do.” His voice was barely audible over the noise in the room, but he
kept it down, teaching the elf by his example how to concentrate on one
voice at a time. “Just like you are listening to me, listen to each of
the conversations. Hear what they are talking about. We are
looking for any tips on the doings of the wights in these parts.”
Aragorn glanced up as Jansit walked back towards them and deposited
three mugs of ale onto the middle of the table, the thick mead sloshing
over the sides. “Drink up boys,” he muttered as he walked away wiping
on his apron.
Leaning forward, Aragorn grabbed a brimming mug and took a deep draught
of the drink. His focus turned suddenly outward as he began
scrutinizing the men around them, weeding out the braggarts and the
obviously drunk. Someone here just had to have information, and
in a group this large and diverse someone would be willing to
It had been sometime that they had been sitting at the table with no
results when Legolas reached over and gently touched Aragorn’s arm with
the tips of his finger. His gaze caught the ranger’s and
redirected the man’s attention to a table in the far corner. What
looked like a group of farmers were trading stories animatedly among
themselves, most of them talking around the tips of pipes shoved into
their mouths that they chewed on as they spoke.
Elladan tuned into the conversation when he saw Aragorn’s sudden
“What are they saying?” Aragorn whispered.
Legolas shook his head slightly, shushing the man with the motion; he
had missed out on what the older grey-haired man had just spoken.
“The old farmer says that it’s the Curse of Angmar, come back to haunt
them.” Elladan replied, whispering as he concentrated on hearing
through chaos of the room.
“Nah, Fildred, you’ve been out there working in the heat too long.” The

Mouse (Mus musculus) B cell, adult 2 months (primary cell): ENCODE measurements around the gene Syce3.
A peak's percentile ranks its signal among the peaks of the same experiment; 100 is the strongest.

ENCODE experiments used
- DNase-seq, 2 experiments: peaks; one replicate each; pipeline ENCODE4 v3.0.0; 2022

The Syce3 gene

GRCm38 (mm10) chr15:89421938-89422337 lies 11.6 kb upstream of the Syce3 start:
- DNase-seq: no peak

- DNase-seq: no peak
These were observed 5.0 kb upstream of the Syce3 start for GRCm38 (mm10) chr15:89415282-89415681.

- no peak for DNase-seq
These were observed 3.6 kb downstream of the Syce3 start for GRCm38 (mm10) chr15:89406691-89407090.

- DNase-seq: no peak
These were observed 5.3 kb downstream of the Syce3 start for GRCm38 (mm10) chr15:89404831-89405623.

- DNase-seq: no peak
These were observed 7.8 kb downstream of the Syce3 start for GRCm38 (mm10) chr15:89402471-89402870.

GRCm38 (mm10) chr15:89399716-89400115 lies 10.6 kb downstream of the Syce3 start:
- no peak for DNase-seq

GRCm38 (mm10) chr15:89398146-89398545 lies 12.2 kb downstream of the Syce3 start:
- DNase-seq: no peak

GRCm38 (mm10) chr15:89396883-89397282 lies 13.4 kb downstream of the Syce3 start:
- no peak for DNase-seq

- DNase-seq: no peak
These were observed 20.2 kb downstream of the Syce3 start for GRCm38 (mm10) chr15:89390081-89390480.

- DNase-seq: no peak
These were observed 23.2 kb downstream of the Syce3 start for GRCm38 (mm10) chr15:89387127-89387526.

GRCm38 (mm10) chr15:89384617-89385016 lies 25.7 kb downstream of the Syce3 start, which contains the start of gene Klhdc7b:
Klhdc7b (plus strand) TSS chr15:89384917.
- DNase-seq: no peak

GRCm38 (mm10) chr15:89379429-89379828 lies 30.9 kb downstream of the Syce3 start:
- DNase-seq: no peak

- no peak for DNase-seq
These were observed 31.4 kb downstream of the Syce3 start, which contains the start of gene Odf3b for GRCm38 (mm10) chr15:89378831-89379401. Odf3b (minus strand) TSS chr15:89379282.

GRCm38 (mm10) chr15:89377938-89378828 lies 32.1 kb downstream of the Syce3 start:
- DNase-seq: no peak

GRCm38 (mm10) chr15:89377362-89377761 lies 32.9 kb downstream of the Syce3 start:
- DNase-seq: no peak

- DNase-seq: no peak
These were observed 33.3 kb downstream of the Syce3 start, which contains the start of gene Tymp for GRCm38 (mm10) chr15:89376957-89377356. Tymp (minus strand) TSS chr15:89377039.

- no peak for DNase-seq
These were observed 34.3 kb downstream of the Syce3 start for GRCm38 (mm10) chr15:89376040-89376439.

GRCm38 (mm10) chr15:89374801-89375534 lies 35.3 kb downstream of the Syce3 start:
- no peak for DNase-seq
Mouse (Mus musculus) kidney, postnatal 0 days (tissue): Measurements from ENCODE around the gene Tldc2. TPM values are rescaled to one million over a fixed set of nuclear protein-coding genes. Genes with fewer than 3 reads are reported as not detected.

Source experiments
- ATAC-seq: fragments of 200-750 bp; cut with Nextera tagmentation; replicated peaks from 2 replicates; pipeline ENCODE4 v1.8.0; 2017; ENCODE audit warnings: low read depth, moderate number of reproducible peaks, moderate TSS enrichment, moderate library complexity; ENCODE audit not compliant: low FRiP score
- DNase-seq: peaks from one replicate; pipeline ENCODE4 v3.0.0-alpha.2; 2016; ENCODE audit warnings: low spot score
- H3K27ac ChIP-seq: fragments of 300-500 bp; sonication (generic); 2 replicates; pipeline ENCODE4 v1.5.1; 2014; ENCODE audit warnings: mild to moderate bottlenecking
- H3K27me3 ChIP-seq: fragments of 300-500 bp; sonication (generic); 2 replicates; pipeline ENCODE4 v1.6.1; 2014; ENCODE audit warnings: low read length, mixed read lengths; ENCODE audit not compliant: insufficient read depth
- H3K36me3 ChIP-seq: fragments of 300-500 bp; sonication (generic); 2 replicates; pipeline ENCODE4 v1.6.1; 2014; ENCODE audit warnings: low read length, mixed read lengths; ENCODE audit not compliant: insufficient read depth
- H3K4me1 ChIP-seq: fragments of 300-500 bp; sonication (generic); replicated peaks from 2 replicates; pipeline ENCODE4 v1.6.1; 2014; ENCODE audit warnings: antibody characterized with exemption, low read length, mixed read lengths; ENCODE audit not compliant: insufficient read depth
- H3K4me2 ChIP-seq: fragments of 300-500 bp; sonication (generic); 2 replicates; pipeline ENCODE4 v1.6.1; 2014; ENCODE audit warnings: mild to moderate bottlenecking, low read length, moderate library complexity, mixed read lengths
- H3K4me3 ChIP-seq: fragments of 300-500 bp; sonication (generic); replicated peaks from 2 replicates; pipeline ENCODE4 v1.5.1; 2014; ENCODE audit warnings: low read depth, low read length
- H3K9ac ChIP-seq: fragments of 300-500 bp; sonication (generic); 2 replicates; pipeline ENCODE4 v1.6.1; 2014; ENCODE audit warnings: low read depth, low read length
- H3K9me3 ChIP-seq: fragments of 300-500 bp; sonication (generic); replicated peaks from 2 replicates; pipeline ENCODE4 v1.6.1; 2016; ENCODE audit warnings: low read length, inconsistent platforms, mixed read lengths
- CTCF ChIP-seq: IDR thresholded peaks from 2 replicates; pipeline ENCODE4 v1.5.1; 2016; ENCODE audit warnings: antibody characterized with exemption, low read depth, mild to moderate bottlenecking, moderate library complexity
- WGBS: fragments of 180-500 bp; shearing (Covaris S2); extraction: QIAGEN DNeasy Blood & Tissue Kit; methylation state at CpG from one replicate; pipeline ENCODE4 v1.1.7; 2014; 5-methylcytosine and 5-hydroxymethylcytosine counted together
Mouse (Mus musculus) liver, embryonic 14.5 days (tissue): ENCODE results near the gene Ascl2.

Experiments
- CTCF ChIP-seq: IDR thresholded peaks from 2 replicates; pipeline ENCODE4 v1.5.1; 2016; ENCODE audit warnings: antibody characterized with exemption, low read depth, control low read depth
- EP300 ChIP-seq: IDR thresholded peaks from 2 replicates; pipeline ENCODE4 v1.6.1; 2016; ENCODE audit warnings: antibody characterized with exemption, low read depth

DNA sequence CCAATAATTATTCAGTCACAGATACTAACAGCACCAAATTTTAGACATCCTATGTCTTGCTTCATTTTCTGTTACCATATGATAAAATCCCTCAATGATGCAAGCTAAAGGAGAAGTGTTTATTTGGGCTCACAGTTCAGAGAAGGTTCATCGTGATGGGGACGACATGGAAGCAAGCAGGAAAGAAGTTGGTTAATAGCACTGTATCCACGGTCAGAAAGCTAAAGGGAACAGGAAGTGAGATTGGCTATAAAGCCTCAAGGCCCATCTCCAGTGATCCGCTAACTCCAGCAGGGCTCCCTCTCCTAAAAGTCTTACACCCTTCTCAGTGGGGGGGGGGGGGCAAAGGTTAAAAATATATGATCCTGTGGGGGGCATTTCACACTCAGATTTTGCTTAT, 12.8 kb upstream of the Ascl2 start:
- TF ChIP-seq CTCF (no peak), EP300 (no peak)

younger farmer at his elbow replied, causing his companions to laugh
jostle one another good-naturedly.
“You mark my word, Tilden,” Fildred replied, unruffled by the
taunting, “It’s the work of the curse, stirring them up again.
Why we haven’t had so much trouble with the wights since the flood of
2941. Overran their homes, the water did, and haven’t never seen
anything so mad as they were. Livestock and people gone
missing. Some never heard from again.” The older gent
chewed on the end of his pipe, letting his words sink in.
“Old wives' tales, didn’t never happen,” another of their companions
snorted. He was more or less ignored.
“Old Breidy, he lost him a good horse two nights ago. Got stuck
riding past the downs after dark. Cart threw a wheel stopped him
up good,” a farmer across the table spoke up. “Said it was
terrible frightening. Claims they came from out of nowhere.
Says the thing wasn’t alone.”
“Ain’t nothing good goes on in them barrows after sundown,” chimed
“Never heard of wights working together,” Tilden commented
quietly. “Nor leaving their barrows.”
“Me neither, but from what Breidy said they weren’t in no mood to
tolerate him. They set up a fierce wailing all about and the
horse bolted, never saw him again. When he tried to get away,